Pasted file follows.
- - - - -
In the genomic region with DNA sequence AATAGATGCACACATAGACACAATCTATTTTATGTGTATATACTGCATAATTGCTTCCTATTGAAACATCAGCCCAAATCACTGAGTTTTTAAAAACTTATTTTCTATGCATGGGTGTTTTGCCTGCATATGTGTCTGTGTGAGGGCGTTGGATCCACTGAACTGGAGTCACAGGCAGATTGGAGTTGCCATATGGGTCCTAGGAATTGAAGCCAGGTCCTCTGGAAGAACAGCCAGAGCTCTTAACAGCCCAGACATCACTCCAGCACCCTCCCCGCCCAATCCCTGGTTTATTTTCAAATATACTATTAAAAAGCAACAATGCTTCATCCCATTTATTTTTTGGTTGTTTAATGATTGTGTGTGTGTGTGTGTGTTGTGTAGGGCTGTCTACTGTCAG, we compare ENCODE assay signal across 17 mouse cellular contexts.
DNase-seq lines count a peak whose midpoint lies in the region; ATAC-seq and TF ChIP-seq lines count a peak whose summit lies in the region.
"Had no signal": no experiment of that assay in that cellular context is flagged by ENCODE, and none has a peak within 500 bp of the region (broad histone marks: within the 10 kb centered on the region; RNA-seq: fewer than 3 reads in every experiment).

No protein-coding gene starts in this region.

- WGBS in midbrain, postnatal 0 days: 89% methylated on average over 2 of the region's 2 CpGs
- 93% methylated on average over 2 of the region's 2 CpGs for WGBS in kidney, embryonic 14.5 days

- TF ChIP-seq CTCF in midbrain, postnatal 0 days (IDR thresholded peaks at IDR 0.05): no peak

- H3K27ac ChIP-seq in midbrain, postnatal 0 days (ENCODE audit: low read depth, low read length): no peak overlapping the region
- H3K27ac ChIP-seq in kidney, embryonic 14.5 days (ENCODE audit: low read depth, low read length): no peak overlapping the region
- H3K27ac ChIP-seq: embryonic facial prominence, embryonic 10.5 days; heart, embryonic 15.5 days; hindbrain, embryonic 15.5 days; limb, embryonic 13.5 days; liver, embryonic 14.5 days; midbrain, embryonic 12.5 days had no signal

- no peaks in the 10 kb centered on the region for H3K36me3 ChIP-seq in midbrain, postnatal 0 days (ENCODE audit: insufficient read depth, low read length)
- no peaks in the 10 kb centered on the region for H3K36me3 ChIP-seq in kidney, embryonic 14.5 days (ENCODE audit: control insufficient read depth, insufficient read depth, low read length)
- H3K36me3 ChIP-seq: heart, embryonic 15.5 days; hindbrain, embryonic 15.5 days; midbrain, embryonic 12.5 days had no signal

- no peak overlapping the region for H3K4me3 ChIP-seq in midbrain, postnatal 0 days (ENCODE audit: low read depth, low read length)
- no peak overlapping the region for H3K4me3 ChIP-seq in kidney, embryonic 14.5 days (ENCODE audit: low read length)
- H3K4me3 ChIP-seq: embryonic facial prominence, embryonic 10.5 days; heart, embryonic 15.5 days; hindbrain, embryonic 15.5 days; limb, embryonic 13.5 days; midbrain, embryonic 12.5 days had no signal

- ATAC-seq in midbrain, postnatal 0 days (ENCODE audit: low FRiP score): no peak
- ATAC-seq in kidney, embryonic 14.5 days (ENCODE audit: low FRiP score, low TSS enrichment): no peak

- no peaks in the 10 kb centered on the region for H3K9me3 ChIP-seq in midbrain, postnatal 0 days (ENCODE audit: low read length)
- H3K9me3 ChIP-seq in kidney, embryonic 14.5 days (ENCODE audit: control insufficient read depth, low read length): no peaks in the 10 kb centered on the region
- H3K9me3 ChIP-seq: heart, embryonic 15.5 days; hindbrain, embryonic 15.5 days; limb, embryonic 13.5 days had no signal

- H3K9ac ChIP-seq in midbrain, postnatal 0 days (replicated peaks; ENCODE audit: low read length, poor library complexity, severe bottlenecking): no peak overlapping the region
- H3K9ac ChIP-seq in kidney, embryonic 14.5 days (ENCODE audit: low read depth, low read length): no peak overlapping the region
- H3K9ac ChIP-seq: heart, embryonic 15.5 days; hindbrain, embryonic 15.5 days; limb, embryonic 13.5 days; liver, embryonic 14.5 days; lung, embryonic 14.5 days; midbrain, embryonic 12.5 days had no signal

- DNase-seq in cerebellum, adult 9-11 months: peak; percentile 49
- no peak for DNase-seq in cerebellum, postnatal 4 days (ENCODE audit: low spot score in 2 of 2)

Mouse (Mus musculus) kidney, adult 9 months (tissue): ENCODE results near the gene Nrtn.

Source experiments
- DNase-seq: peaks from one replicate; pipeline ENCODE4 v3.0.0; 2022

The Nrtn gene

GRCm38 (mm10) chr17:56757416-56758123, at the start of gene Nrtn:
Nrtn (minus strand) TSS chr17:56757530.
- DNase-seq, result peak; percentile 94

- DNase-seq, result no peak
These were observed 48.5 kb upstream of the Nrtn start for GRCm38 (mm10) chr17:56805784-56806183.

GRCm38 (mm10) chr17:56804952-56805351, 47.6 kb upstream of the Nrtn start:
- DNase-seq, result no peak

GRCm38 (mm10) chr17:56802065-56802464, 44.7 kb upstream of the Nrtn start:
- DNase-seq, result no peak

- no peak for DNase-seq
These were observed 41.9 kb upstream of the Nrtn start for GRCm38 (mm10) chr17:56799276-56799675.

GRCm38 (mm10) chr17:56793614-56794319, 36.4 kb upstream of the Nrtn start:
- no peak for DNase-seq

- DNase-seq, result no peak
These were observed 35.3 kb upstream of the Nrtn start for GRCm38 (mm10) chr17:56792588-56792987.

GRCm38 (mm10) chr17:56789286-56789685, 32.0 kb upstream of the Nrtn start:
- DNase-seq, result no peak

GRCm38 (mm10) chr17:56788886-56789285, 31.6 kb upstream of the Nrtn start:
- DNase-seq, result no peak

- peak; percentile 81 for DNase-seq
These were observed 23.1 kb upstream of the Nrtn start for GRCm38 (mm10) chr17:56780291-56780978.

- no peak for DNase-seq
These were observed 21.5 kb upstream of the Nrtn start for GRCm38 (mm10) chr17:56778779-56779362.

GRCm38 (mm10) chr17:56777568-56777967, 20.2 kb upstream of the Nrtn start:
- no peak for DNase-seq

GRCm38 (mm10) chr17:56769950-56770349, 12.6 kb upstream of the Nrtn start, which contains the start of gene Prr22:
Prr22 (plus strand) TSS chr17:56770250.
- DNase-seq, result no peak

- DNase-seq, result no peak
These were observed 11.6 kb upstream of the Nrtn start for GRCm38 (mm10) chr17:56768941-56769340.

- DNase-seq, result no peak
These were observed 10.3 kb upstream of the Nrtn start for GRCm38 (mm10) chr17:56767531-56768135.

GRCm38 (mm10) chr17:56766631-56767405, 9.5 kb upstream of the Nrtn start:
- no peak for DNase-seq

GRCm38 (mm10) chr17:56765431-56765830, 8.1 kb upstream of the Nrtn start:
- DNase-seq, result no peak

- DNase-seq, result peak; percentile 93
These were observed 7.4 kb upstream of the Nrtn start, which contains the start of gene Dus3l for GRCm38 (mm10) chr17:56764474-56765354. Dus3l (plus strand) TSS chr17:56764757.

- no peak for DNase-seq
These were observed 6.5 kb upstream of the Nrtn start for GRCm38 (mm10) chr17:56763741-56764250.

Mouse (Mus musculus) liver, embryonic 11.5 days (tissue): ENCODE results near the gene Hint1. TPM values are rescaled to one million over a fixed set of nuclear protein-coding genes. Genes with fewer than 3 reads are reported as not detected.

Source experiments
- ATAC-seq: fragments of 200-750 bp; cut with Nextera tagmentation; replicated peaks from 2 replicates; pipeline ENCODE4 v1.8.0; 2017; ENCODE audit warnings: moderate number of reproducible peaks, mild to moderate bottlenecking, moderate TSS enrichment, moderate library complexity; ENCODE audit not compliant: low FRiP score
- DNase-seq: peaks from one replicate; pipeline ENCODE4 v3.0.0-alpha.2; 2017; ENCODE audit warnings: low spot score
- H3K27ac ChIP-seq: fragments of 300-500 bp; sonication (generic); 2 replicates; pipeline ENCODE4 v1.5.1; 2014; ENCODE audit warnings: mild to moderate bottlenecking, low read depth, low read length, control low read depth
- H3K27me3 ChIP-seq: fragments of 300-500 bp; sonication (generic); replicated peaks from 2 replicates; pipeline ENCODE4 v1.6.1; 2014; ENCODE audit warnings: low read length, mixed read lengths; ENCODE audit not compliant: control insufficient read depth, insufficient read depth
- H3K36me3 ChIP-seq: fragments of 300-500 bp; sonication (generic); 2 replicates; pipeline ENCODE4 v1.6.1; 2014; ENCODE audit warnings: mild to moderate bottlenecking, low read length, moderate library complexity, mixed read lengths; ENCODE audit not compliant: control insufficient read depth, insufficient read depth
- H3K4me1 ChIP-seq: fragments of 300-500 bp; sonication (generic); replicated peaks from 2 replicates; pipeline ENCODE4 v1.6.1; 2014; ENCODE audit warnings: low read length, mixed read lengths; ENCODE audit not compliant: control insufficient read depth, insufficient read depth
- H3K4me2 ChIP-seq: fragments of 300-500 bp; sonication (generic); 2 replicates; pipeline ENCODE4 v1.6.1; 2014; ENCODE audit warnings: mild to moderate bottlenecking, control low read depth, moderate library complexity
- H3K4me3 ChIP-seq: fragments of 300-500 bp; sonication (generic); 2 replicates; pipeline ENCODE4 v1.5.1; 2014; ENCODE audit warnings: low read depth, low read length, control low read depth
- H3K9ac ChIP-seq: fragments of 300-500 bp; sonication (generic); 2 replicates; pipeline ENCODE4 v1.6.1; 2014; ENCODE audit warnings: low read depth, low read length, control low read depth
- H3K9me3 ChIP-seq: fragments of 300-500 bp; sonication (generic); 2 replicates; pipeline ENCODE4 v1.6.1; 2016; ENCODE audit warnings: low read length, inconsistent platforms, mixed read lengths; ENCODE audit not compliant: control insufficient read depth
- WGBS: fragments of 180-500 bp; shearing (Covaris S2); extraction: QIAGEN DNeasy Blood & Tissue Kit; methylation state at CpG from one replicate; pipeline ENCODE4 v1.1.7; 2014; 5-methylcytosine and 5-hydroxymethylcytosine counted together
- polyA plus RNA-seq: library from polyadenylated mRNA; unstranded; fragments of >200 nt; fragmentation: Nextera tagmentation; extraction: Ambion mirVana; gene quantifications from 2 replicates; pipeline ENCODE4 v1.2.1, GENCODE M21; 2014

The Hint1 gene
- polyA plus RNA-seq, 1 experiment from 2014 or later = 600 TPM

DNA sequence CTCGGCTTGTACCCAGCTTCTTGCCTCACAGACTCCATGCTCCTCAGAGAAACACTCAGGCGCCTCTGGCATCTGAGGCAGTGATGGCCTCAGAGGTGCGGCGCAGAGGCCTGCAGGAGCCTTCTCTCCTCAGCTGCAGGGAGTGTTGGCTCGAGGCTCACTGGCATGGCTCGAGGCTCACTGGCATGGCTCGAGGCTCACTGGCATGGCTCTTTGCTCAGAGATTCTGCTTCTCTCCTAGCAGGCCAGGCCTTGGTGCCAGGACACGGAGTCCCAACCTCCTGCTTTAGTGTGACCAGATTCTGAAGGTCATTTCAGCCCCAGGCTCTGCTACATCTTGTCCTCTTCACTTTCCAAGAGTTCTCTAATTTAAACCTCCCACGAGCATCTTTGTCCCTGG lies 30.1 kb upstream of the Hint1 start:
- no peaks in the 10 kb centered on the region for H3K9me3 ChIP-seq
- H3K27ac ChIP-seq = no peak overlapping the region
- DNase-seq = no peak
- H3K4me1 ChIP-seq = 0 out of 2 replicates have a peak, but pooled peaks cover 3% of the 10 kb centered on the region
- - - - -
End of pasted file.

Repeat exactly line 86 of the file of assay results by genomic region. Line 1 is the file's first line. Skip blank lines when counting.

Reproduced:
- polyA plus RNA-seq, 1 experiment from 2014 or later = 600 TPM